Belgium’s rollout is one example of the continent’s rigid approach to following vaccination guidelines. In a country where nursing home infections led to one of the highest per capita death tolls, the policy was intended to strictly prioritize the neediest residents.
Many European countries are also stockpiling doses to guarantee that everyone who receives a first injection will receive the second dose on time. The United States and Britain have been more flexible, erring on the side of giving more first injections.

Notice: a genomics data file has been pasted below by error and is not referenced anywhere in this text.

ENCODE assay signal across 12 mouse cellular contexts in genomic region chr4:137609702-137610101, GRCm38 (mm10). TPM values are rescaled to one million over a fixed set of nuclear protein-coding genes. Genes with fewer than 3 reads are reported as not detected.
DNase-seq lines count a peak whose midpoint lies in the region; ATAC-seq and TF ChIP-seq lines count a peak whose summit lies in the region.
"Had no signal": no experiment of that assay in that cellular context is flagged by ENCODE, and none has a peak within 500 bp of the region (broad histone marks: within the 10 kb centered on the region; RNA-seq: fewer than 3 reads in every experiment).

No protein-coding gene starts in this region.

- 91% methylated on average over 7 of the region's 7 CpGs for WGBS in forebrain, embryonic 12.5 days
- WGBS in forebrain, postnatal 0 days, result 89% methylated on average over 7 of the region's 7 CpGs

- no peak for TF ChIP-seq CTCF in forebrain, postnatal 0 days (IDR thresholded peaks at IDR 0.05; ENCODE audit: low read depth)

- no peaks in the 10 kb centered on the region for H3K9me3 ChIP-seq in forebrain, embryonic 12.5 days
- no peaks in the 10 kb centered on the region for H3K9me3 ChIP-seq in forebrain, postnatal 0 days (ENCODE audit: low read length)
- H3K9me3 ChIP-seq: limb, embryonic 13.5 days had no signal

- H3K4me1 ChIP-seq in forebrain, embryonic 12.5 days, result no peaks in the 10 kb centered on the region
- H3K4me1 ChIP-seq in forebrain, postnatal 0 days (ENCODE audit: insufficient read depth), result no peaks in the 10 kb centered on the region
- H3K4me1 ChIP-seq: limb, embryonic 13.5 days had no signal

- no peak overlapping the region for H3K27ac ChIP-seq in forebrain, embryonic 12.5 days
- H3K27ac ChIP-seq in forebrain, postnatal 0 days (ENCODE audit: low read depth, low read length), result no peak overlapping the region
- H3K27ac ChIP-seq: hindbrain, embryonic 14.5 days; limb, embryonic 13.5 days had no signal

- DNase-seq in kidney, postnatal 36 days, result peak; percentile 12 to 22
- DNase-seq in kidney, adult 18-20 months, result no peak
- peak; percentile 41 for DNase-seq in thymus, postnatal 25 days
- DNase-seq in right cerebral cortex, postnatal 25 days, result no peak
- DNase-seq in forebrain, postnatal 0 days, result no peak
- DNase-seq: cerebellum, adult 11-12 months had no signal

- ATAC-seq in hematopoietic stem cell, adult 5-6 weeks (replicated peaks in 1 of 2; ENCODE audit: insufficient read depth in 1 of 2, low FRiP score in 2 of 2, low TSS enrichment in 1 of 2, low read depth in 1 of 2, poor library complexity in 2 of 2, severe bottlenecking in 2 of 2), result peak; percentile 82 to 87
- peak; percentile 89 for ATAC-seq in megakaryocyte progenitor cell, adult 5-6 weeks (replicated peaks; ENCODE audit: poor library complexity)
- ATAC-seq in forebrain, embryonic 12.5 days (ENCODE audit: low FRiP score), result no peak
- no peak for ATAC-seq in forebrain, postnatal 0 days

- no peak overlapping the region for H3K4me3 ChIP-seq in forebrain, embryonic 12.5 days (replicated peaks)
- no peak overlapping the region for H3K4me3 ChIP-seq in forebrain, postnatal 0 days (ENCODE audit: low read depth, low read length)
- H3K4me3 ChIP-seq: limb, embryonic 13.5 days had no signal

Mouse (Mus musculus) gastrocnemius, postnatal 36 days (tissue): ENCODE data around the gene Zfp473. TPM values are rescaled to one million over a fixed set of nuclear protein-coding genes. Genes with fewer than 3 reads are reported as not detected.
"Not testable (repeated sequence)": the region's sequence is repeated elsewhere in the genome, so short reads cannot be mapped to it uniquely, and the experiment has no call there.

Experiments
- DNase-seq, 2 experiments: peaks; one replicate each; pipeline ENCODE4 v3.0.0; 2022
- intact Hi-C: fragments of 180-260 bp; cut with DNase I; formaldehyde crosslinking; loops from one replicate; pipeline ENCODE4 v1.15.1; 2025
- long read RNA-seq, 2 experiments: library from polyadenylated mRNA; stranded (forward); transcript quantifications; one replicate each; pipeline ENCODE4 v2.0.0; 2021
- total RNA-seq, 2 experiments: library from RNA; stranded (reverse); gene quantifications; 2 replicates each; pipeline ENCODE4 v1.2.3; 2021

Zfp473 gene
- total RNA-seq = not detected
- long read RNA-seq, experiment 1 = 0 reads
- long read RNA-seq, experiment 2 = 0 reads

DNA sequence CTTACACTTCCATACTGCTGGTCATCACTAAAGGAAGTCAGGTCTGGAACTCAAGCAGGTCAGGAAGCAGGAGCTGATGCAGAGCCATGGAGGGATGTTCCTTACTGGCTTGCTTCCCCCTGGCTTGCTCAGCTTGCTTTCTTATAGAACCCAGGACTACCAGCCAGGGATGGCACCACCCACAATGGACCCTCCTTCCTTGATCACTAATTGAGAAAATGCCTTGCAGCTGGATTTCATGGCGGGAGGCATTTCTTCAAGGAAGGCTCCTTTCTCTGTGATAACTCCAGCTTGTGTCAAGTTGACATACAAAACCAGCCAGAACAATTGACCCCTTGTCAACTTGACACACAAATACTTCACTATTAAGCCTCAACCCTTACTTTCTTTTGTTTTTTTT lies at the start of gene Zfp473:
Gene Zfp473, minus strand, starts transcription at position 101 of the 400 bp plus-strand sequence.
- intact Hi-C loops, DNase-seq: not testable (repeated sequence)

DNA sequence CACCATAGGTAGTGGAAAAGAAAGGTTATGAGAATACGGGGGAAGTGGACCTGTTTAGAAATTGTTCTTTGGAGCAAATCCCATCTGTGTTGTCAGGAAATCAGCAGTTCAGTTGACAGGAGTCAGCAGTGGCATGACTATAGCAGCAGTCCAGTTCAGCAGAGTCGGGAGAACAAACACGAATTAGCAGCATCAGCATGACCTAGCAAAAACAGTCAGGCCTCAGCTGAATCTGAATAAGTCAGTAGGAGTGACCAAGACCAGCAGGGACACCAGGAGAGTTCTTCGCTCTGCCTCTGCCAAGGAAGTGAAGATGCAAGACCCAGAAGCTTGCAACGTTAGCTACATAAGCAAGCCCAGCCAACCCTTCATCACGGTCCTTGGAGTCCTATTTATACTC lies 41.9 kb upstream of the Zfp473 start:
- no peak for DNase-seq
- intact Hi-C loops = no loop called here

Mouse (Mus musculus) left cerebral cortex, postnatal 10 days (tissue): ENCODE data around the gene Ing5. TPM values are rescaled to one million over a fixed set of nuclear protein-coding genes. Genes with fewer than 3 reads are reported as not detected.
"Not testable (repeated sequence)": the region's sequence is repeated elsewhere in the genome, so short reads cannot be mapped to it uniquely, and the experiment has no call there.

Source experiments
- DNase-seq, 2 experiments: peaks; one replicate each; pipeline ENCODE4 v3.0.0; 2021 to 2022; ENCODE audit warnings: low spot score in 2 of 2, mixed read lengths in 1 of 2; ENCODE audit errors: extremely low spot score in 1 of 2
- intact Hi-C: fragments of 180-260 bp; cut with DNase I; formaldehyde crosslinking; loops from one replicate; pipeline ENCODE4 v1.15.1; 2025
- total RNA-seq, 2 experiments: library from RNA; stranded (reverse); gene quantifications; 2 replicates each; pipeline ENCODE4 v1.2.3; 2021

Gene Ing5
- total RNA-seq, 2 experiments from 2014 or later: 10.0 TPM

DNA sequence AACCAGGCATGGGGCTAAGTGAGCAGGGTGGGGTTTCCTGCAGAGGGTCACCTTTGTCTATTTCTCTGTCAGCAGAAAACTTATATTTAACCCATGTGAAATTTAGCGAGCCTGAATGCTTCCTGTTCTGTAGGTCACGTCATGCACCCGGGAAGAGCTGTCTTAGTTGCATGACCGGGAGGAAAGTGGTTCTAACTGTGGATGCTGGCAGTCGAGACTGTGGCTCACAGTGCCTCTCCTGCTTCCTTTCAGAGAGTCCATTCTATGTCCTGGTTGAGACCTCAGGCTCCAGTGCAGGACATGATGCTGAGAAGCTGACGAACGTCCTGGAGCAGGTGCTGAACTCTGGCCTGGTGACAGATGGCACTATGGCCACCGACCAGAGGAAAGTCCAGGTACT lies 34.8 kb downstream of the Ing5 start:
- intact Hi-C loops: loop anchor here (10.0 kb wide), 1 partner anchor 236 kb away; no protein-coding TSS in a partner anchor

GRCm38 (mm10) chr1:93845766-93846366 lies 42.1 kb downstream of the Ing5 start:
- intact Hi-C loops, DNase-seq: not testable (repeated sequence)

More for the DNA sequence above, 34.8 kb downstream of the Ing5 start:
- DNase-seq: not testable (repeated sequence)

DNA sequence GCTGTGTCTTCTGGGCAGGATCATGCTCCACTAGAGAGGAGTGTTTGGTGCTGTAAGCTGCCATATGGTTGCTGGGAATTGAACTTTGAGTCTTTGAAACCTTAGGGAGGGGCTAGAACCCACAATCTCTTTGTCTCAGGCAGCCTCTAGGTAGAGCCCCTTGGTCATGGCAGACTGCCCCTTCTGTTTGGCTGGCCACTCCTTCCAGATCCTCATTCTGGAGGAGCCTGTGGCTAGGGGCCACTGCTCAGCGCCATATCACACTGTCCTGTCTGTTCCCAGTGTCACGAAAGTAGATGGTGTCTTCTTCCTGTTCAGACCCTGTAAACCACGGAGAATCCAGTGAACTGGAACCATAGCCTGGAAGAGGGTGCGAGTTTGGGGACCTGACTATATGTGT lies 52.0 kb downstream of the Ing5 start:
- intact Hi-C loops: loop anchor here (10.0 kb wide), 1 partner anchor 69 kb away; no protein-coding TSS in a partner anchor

“In the U.S., there is a much more flexible, liberal system and you just vaccinate people who come along. Same in the U.K. And it can go quicker. Here it is quite regulated,” said Steven Van Gucht, the Belgian government’s top virologist, who said it was too soon to know which system is better.
Administrative hiccups have exacerbated the problems. In Frankfurt, Elke Morgenstern was escorted out of a vaccine center because she enrolled using the wrong online application. “It was embarrassing,” said Morgenstern, adding that she qualified for a vaccine because of a preexisting condition.
Because of the AstraZeneca shortages, she cannot book another appointment before May.
“It is a catastrophe how they are handling things here,” she said.